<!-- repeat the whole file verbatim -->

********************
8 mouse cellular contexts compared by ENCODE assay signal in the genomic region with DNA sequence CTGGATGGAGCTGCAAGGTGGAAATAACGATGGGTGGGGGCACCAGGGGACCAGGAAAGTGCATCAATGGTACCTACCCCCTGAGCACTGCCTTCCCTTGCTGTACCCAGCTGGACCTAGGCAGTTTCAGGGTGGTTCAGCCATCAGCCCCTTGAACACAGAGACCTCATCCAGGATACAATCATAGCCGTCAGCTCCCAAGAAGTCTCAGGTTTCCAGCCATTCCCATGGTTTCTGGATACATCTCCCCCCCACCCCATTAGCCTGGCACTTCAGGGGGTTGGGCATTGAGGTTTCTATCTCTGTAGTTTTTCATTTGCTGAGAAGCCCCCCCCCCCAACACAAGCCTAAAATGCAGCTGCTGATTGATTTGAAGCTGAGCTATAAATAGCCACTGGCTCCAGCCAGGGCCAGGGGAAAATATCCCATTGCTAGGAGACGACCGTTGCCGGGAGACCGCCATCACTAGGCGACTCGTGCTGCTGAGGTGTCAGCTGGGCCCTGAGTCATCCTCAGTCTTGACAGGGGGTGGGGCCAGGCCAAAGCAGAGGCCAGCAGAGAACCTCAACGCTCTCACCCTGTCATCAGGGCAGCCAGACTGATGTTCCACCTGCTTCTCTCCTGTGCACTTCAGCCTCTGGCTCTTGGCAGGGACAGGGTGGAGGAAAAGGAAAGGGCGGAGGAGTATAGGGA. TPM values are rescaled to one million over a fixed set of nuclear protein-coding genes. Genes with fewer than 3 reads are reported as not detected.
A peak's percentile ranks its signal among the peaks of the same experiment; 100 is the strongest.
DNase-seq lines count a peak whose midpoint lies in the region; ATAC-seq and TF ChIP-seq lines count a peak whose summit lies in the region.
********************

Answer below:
8 mouse cellular contexts compared by ENCODE assay signal in the genomic region with DNA sequence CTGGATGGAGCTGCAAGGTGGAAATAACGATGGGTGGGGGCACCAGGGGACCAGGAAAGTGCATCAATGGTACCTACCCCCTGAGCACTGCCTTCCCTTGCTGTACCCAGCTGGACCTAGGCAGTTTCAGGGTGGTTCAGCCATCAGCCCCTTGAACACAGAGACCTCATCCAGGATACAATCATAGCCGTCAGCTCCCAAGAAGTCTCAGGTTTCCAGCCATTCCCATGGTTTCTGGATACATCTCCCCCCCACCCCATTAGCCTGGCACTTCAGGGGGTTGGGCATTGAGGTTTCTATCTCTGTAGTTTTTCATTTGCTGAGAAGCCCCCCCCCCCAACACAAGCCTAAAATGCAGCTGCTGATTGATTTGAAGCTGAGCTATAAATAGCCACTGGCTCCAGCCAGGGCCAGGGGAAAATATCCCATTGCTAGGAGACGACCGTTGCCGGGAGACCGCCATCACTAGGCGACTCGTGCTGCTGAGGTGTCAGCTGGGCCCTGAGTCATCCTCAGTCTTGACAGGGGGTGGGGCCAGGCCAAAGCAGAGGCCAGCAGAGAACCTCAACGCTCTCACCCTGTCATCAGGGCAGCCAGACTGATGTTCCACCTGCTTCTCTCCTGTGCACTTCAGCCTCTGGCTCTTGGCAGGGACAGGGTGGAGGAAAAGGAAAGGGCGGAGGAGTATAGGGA. TPM values are rescaled to one million over a fixed set of nuclear protein-coding genes. Genes with fewer than 3 reads are reported as not detected.
A peak's percentile ranks its signal among the peaks of the same experiment; 100 is the strongest.
DNase-seq lines count a peak whose midpoint lies in the region; ATAC-seq and TF ChIP-seq lines count a peak whose summit lies in the region.